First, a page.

The Postman

  • 1994
  • Movie
  • PG
  • Comedy, Drama

In 1952, exiled Chilean dissident and poet Pablo Neruda traveled to Europe, where a nervous, deeply anti-Marxist Italian government tried to kick him out, eventually depositing him on the isle of Capri. That a famous Communist should have found himself living in a rich man's villa, learning about life from the "simplest people in the world," is the arch...read more

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In 1952, exiled Chilean dissident and poet Pablo Neruda traveled to Europe, where a nervous, deeply anti-Marxist Italian government tried to kick him out, eventually depositing him on the isle of Capri. That a famous Communist should have found himself living in a rich man's villa,

learning about life from the "simplest people in the world," is the arch conceit underlying this finely wrought film.

Massimo Troisi plays Mario Ruoppolo, a listless fellow who lives with his father in a tiny fishing village. Mario has never liked fishing, and at his father's urging he finally finds a job as a postman, working for the district's Postmaster (Renato Scarpa), a Marxist. His village has never before

needed a postman, but the arrival of Neruda (Philippe Noiret) has changed everything. To the shy Mario, Neruda is a charismatic but baffling figure. Only when Mario sets out to win the heart of his own Beatrice (Maria Grazia Cucinotta) does he begin to understand the real power of poetry.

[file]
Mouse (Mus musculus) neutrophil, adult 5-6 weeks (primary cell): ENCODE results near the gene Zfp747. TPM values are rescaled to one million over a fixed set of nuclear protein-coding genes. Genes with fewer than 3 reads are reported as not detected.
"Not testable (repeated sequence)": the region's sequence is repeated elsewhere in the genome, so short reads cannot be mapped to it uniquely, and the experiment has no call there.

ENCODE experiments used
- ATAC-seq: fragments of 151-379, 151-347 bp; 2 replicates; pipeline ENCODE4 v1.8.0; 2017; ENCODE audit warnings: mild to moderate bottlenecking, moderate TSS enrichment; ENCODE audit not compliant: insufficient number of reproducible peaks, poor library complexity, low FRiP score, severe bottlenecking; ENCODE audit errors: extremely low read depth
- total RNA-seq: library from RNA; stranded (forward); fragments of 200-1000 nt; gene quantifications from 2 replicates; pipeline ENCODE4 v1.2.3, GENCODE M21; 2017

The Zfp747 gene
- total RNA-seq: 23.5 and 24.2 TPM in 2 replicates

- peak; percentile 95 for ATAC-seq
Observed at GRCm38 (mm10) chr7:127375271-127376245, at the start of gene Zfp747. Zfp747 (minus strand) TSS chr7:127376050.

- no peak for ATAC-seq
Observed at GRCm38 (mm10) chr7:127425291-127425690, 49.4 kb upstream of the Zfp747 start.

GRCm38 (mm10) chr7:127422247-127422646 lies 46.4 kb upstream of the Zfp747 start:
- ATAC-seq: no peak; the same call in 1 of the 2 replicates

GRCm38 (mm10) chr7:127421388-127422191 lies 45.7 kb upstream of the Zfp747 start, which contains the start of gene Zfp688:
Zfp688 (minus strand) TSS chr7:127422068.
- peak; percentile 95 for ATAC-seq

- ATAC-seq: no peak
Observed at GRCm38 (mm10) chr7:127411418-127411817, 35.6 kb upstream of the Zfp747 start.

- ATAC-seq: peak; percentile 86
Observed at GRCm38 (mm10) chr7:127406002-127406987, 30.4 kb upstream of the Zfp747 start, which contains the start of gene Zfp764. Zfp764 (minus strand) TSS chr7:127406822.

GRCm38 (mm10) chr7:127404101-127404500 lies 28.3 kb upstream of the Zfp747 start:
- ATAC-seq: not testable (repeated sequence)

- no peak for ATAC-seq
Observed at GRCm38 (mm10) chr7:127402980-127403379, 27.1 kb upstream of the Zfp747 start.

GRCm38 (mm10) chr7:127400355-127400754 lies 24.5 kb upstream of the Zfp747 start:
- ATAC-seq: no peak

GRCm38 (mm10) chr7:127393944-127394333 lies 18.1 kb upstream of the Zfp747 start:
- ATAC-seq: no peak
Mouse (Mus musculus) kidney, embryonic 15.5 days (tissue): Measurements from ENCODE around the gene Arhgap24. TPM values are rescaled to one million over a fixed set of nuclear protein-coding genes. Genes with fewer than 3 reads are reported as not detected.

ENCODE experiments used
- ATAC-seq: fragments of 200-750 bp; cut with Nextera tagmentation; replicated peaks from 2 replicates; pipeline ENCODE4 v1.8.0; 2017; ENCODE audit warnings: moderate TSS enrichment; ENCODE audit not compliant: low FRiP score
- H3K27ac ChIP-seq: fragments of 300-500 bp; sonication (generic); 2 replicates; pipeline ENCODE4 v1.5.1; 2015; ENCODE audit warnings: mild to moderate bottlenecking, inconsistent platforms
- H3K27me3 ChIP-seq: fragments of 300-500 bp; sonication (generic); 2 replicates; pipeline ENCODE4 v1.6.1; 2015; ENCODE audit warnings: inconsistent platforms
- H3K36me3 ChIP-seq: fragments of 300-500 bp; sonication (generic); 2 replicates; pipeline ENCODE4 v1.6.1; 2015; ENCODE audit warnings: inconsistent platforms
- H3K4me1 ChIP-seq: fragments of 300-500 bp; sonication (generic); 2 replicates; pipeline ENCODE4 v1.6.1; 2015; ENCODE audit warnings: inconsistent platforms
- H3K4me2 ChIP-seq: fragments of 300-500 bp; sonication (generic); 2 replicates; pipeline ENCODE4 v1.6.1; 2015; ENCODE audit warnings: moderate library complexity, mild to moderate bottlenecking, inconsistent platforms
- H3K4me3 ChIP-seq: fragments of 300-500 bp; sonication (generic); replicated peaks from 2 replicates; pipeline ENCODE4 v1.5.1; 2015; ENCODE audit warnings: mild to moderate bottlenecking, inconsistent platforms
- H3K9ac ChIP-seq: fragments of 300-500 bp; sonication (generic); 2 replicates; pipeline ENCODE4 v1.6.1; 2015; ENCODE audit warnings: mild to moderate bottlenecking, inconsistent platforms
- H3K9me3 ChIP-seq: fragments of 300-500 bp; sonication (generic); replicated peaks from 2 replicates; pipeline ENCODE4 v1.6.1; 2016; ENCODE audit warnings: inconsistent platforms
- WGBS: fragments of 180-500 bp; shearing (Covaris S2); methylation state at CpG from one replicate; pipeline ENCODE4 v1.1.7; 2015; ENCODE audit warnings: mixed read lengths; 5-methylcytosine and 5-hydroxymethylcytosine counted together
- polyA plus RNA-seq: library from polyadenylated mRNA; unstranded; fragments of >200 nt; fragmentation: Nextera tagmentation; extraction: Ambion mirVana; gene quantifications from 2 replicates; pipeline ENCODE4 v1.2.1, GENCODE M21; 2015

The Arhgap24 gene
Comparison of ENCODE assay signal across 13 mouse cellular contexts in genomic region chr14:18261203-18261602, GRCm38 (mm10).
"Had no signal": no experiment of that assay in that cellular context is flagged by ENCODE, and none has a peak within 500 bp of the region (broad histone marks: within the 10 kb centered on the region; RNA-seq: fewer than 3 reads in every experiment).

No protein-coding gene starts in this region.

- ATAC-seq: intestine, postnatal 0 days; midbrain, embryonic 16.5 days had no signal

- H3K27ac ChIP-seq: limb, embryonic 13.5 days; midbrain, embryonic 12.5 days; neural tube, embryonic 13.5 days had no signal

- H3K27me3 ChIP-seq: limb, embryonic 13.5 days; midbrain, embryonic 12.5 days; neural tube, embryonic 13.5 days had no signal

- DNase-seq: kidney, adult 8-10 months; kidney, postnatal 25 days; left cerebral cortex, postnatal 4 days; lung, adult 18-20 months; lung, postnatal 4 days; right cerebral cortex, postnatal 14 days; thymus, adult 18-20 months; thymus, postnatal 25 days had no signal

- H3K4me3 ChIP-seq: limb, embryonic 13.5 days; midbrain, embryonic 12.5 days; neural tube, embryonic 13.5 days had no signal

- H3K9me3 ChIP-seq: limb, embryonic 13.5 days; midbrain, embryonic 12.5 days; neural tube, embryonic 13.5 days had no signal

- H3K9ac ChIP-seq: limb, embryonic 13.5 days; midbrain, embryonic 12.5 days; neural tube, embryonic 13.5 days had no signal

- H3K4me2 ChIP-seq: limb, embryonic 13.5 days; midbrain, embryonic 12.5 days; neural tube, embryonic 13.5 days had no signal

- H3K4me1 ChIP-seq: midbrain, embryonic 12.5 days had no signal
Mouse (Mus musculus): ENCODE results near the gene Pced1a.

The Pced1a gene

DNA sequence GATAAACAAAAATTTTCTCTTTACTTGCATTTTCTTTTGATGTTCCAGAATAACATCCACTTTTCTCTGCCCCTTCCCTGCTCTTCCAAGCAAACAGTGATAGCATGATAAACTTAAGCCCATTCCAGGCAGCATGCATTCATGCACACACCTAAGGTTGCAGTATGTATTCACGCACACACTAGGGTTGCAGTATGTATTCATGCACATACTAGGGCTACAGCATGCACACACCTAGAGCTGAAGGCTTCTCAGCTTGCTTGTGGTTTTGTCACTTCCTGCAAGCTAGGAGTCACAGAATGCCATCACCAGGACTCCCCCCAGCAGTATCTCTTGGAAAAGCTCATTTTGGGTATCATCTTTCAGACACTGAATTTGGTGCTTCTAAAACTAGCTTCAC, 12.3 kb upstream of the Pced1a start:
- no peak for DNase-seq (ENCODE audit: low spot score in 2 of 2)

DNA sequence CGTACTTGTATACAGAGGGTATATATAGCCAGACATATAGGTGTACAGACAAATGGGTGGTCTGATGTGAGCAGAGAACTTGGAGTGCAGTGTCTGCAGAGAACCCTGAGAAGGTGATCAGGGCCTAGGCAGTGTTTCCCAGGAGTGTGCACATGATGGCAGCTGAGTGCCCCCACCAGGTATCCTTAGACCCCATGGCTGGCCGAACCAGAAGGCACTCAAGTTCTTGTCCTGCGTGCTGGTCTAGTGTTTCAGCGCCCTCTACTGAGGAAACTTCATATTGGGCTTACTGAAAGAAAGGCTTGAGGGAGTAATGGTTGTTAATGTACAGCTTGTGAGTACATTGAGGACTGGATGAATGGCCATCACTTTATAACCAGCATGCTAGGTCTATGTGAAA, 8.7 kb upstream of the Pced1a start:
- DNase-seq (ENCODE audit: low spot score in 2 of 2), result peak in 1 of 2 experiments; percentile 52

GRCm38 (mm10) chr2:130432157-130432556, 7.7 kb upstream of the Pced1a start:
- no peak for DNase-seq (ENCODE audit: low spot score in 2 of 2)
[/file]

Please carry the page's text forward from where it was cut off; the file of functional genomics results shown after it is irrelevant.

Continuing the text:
Based on Burning Patience by Antonio Skarmeta, this film was a labor of love for Troisi, who sought Radford (1984, WHITE MISCHIEF) to direct and who shares a screenplay credit. The film has a gentle political edge, knocking Marxists and Christian Democrats with equal cheerfulness, and Troisi's

self-deprecating humor, sly delivery, and melancholic charm are inimitable. Troisi, who suffered from a congenital heart defect, postponed surgery to complete the film, and died the day after shooting wrapped. The actor's fate hangs over every minute of THE POSTMAN (which he shot in small bursts,

often an hour or less in a day), and necessarily frames the audience's response. When, toward the end, Mario discovers that Neruda has forgotten all about him, he shrugs it off, saying he was a fool to expect more. It is impossible to be unmoved by a dying man's despairing assumption that nobody

will remember him.

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  • Released: 1994
  • Rating: PG
  • Review: In 1952, exiled Chilean dissident and poet Pablo Neruda traveled to Europe, where a nervous, deeply anti-Marxist Italian government tried to kick him out, eventually depositing him on the isle of Capri. That a famous Communist should have found himself liv… (more)

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